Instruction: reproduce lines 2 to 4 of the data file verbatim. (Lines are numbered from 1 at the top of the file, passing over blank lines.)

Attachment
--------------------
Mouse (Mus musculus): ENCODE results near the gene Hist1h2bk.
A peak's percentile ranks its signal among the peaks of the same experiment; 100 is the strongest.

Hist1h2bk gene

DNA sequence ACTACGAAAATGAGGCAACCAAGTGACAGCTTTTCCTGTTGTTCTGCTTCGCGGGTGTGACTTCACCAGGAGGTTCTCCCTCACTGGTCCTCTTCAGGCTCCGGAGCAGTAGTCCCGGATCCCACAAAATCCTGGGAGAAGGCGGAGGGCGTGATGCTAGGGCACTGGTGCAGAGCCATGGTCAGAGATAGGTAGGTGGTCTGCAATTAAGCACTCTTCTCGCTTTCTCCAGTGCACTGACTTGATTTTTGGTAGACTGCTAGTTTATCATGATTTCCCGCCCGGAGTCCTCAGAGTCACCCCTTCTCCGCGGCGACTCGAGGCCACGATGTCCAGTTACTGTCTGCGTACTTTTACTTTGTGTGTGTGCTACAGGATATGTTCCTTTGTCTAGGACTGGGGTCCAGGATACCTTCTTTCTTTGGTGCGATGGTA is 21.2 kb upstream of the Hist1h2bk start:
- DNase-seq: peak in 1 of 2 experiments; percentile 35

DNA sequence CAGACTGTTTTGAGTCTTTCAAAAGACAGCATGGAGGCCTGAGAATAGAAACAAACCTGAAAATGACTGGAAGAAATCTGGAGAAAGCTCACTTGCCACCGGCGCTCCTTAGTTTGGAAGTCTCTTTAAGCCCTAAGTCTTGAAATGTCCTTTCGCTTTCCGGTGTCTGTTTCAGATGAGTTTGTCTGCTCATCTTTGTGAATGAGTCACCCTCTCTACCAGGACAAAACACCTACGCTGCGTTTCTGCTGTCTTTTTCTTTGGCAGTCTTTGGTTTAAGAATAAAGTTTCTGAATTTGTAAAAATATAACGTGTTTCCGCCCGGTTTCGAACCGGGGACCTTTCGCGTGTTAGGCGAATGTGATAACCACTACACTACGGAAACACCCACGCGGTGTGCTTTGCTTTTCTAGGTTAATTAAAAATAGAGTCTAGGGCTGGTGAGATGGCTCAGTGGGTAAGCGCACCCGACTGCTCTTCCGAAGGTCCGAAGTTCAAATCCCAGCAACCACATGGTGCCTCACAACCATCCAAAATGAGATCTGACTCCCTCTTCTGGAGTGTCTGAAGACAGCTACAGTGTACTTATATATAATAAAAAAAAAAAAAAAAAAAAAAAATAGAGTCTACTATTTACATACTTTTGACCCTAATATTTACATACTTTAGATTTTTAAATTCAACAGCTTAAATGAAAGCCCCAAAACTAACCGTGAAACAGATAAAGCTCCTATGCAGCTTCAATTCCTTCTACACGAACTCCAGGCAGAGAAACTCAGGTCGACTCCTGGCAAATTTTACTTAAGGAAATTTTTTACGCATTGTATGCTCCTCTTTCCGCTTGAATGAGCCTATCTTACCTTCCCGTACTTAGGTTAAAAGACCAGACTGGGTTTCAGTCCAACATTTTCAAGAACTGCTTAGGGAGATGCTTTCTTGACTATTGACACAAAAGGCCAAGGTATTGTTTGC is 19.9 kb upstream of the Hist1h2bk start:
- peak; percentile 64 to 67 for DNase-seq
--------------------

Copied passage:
A peak's percentile ranks its signal among the peaks of the same experiment; 100 is the strongest.

Hist1h2bk gene

DNA sequence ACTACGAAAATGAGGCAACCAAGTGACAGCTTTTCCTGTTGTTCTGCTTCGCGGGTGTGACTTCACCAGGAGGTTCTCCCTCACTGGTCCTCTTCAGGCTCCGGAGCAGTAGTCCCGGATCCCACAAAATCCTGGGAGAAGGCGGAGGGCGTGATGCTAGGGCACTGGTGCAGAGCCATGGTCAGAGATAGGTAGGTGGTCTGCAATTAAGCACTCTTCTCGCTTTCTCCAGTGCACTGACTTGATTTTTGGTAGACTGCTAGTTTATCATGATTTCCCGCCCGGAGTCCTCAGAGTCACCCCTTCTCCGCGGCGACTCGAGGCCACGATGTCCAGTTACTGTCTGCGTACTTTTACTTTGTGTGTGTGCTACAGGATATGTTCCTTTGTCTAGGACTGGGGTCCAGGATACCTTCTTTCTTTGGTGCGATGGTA is 21.2 kb upstream of the Hist1h2bk start: